06/29/2008 11:00PM

These two hardly threats to Curlin


NEW YORK - With Curlin's fall racing schedule up in the air due to licensing problems involving his minority owners and a management philosophy that appears to be more comfortable experimenting with him on turf instead of synthetic surfaces, plus the uncertainty of what kind of Big Brown we will see when he returns to action, this year's Breeders' Cup Classic could be without these two standouts of the first half of 2008.

Last Saturday, we got a glimpse of what a Classic without Curlin and Big Brown might look like, and the picture wasn't appealing. Yes, Mast Track was good enough to capitalize on a perfect setup to win the $750,000 Hollywood Gold Cup, and Frost Giant was courageous upsetting the $400,000 Suburban Handicap at Belmont. But you would have to be Timothy Leary to envision either one of these horses filling even a small fraction of the void a Breeders' Cup Classic lacking Curlin and Big Brown would create. Only Casino Drive might be able to partially compensate. Then again, who knows what Casino Drive is up to, or if he will indeed be able to return to this country from Japan in the fall.

These runnings of the Gold Cup and Suburban, Grade 1 events with rich histories, were stark reminders of how sharply quality drops off from the very top of our marquee male dirt divisions this year. The Suburban attracted a field of eight, and not one was a Grade 1 winner. Three of the nine who started in the Gold Cup were Grade 1 winners. But the favorite, Go Between, was not one of them. One of those three, Perfect Drift, got his Grade 1 win five years ago, and none of the three possesses that critical asset: genuine speed.

Speed, or the lack of it, was the story of the Gold Cup. Mast Track, who failed to hit the board in his two prior stakes attempts, has a trace of speed. He also had the rail and blinkers on, so it was no surprise to see him bound out to the lead through soft splits. How slow were the fractions? Student Council, who is only close early when the pace is really slow, sat in second. Go Between, who is almost never close early, was right behind in fourth. The pace was so slow that it helped make Mast Track look like he was running downhill through the stretch. But Mast Track deserves some credit. Many horses get loose on easy leads and don't win. He did. Still, it's questionable whether Mast Track will be as effective when he encounters a more honest pace scenario.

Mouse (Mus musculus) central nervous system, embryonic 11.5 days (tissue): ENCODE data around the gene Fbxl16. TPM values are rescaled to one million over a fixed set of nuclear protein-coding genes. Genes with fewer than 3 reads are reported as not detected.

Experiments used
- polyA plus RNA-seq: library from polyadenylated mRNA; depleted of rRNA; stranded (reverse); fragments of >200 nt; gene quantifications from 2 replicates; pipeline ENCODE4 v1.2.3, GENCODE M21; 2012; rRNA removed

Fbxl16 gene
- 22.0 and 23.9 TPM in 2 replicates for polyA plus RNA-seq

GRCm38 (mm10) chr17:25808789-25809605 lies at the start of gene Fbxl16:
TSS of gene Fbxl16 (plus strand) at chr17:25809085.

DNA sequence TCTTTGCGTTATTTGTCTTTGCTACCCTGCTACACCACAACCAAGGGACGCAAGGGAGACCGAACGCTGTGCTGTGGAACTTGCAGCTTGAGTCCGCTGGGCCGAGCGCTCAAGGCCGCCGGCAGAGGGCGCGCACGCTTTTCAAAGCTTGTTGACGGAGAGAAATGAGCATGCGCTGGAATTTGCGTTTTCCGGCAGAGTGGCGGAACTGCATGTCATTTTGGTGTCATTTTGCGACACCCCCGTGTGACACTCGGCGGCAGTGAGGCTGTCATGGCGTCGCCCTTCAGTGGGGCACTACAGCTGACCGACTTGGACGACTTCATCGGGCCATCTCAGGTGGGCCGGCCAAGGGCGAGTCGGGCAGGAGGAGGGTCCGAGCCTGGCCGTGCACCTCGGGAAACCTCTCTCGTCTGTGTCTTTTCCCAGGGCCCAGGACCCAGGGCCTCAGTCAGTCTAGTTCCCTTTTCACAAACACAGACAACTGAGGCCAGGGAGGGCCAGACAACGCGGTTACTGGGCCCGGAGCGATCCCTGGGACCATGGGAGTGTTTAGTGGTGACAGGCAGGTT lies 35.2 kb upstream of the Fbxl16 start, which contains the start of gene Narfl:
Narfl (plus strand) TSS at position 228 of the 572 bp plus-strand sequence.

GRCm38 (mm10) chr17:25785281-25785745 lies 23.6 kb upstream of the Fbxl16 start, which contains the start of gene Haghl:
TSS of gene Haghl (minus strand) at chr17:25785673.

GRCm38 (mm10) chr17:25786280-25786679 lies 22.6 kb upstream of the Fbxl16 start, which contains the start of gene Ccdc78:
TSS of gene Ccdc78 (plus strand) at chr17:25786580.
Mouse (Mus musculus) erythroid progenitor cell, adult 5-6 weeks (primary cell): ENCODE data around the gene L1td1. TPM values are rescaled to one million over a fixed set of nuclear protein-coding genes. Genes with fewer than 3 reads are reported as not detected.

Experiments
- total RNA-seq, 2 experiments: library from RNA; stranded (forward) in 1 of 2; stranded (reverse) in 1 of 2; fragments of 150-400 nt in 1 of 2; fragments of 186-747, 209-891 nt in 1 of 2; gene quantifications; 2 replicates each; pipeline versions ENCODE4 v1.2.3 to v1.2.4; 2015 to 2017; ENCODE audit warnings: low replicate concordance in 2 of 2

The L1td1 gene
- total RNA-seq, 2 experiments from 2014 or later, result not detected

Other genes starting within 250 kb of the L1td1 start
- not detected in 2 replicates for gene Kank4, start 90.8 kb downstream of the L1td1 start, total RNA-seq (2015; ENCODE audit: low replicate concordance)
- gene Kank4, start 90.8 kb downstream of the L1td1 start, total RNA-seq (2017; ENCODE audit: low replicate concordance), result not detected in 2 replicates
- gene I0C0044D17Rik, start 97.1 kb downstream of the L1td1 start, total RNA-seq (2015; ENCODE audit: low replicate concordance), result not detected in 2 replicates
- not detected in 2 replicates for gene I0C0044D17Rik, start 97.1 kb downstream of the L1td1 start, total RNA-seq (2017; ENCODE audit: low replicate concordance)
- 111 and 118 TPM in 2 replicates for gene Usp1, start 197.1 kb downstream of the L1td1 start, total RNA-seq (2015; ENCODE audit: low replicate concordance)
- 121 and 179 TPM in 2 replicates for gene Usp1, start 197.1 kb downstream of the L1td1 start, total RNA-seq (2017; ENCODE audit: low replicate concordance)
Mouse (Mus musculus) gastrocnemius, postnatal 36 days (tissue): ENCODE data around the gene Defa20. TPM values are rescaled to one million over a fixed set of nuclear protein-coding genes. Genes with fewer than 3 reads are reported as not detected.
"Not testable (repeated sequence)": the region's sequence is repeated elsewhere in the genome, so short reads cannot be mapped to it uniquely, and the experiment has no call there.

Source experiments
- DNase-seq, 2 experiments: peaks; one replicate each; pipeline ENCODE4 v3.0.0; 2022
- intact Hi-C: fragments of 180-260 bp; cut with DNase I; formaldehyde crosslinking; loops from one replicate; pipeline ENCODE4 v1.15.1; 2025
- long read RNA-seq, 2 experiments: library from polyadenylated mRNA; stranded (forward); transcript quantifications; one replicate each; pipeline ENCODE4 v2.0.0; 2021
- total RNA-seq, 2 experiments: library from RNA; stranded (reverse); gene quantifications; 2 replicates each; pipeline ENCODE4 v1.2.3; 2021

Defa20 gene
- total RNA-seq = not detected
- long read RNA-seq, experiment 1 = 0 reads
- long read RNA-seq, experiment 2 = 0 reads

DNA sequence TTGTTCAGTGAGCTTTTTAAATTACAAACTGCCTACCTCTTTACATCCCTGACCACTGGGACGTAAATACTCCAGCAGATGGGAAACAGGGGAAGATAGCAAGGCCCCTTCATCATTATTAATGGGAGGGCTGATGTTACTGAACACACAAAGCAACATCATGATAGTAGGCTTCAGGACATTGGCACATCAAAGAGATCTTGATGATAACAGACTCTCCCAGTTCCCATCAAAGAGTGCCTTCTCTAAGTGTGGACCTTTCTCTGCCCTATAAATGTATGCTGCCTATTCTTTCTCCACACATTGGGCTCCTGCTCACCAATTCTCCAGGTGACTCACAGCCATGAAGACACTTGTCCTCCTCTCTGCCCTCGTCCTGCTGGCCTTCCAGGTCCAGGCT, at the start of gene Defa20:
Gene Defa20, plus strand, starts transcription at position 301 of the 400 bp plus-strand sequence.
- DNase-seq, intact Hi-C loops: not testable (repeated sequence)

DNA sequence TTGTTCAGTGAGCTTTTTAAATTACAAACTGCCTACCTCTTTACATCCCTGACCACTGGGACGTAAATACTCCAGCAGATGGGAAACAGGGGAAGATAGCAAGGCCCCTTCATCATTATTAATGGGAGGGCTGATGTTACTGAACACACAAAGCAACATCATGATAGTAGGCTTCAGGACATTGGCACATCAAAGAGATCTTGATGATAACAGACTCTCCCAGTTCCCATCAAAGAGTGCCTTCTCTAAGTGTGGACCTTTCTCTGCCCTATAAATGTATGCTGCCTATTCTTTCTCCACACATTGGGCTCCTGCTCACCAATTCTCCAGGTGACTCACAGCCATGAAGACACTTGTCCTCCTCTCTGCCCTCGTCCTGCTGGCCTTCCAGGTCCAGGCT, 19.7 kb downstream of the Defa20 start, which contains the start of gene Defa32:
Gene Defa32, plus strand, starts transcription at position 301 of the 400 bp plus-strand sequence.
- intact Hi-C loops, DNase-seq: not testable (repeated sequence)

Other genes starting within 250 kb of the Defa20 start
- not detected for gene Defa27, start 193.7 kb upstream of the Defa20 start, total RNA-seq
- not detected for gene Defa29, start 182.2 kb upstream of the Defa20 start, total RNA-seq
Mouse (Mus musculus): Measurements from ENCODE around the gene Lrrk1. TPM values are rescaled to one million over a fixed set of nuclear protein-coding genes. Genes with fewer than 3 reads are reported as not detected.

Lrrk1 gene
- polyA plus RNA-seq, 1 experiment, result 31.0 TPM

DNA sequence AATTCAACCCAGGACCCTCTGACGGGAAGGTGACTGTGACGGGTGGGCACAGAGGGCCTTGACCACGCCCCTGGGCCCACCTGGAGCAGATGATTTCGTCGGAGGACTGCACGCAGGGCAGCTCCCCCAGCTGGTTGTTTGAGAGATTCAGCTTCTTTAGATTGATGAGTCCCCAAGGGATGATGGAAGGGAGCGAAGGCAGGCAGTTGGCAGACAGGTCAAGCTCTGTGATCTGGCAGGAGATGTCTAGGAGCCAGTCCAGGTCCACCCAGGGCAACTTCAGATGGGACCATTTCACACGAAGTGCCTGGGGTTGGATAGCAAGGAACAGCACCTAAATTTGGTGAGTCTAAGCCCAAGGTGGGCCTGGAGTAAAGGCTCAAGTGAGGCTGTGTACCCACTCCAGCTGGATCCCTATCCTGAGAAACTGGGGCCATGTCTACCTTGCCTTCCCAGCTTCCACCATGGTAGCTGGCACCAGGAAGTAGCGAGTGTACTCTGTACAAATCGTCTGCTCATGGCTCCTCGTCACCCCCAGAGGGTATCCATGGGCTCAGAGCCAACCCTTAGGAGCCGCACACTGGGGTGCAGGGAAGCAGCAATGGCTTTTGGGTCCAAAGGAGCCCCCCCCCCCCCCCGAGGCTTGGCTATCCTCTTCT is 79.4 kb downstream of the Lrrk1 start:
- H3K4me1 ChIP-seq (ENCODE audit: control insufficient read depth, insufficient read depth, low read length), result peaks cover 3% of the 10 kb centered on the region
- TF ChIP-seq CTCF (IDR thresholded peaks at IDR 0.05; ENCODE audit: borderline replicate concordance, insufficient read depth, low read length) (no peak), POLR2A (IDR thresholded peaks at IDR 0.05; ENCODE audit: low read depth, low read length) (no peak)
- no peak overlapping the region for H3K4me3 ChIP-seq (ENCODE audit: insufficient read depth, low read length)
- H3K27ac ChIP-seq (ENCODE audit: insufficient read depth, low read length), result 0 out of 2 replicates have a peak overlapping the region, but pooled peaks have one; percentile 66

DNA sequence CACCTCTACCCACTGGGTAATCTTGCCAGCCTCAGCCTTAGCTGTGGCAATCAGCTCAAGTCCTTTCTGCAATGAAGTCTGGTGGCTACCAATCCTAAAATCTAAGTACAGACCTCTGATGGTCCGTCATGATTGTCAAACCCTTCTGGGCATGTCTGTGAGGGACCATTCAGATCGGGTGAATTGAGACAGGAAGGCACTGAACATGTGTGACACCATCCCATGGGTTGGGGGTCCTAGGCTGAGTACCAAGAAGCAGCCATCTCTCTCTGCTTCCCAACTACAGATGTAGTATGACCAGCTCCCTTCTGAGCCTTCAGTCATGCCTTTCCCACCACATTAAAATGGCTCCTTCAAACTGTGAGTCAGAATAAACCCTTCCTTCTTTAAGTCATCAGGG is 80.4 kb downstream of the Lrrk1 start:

As for the Suburban, Frost Giant's improbable victory as the longest shot on the board at 40-1 was as much a function of other factors as his stubbornness at gut check time in deep stretch. Solar Flare looked every bit the winner a furlong out, but in allowing Frost Giant to come again late, he proved unable to stay the 1 1/4 miles at this level. Rising Moon, who figured to be far more likely to get trainer Rick Dutrow into the winner's circle than Frost Giant, was flat, as was Harlington, a poster boy for unfulfilled potential. A. P. Arrow, favored in his first start since finishing fourth in the Dubai World Cup, showed nothing, proving that he's no Curlin.

There was a divisional leader in action Saturday, but top 3-year-old filly Proud Spell was beaten in Belmont's Grade 1 Mother Goose, a victim of a bad start, a passive ride, and then a bogus disqualification from second.

Despite stumbling badly at the start, Proud Spell was in position to win the Mother Goose on the far turn, only to suffer from a tactical error late on the turn by jockey Gabriel Saez. As eventual winner Music Note moved up outside to challenge pacesetter Never Retreat, it was obvious Proud Spell would have to be released from her long hold to firmly establish her rail position, or else be at risk of getting shut off on the rail into the stretch. Saez kept Proud Spell under a long hold, and predictably they were shut off entering the stretch, essentially ending their chance to win, since by that point Music Note was gone.

Proud Spell did try hard in the stretch, but was disqualified and placed third for drifting out late and bothering Never Retreat. Yes, Proud Spell drifted out. Yes, Proud Spell brushed Never Retreat (but only after Never Retreat brushed her first). And yes, the rider of Never Retreat did steady. But when Never Retreat was steadied, Proud Spell was already 1 1/4 lengths in front of her and going away. This incident had absolutely no bearing on the outcome. Never Retreat was never going to finish ahead of Proud Spell. So this disqualification is maddening to bettors, who frequently see horses who commit real fouls left up with the explanation that the real foul had no impact on the outcome.

None of this should obscure the fact that the Mother Goose marked the emergence of Music Note as a major player in her division. Music Note, who was making her stakes debut, also stumbled badly at the start and was powerful through the stretch for her third straight runaway score.